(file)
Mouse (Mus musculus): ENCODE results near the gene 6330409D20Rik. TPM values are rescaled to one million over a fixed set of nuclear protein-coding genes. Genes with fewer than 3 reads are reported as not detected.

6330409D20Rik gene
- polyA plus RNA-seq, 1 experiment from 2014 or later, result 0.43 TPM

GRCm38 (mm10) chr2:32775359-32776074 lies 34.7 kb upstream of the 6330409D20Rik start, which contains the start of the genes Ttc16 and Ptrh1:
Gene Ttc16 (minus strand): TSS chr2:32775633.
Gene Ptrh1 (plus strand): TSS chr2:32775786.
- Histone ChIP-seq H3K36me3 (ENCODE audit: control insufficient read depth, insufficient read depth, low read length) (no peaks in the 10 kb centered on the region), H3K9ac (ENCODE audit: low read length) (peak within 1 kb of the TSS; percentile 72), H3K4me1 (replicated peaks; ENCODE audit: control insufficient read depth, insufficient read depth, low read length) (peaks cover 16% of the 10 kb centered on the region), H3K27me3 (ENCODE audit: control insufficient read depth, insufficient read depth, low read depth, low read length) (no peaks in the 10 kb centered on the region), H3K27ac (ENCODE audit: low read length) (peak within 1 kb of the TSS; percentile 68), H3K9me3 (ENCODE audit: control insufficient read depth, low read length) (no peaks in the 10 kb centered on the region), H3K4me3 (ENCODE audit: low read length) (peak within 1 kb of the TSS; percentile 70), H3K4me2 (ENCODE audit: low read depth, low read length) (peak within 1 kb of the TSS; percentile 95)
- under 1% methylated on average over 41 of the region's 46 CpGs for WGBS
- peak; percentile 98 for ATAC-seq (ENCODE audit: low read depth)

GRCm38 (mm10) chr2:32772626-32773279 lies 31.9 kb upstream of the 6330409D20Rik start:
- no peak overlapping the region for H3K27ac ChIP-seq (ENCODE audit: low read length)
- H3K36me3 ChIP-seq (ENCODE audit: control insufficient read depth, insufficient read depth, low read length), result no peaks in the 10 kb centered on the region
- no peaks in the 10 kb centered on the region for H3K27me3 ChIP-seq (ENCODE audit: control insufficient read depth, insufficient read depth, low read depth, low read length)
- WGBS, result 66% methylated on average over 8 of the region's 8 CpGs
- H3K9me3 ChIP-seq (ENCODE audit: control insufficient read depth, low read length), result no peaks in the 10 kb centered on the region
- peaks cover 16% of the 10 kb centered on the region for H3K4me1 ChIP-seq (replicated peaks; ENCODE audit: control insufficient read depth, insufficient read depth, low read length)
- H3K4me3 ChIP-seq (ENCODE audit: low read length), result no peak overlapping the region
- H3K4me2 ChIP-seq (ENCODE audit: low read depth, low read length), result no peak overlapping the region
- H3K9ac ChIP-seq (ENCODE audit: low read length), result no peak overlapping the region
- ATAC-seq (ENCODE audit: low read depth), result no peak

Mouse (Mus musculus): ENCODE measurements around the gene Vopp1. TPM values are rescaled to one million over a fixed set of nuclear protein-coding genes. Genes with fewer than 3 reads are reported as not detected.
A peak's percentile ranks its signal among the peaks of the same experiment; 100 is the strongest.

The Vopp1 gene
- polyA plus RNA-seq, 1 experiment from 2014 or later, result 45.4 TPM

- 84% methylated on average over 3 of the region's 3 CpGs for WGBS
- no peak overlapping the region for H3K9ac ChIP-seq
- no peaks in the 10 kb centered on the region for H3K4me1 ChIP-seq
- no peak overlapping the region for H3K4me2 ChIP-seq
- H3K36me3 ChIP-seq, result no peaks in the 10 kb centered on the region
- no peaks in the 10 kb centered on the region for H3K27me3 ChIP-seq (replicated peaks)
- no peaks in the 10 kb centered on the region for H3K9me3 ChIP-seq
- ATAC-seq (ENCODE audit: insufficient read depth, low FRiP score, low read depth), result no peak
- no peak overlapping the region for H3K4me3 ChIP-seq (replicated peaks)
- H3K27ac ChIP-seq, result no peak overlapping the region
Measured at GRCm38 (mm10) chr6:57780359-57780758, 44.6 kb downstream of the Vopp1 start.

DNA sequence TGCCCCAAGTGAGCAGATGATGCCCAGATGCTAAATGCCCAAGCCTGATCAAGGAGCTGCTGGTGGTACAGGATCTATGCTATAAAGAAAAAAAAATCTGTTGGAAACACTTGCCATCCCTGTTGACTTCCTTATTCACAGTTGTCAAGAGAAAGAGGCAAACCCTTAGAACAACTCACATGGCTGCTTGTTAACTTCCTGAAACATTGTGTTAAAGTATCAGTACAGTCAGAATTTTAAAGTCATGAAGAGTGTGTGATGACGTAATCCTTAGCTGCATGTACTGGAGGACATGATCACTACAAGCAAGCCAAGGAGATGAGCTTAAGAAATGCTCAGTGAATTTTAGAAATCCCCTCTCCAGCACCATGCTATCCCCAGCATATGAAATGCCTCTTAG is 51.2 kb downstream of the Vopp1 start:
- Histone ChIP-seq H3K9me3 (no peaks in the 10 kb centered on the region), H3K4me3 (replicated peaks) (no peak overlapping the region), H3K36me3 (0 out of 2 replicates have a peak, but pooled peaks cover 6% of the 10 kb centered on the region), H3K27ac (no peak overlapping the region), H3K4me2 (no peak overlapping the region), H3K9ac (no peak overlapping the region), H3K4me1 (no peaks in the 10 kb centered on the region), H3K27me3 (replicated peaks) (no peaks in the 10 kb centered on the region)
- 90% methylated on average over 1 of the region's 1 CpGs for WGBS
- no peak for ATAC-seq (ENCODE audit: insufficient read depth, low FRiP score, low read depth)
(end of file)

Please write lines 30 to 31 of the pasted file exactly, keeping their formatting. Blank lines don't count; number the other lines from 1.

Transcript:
- no peaks in the 10 kb centered on the region for H3K27me3 ChIP-seq (replicated peaks)
- no peaks in the 10 kb centered on the region for H3K9me3 ChIP-seq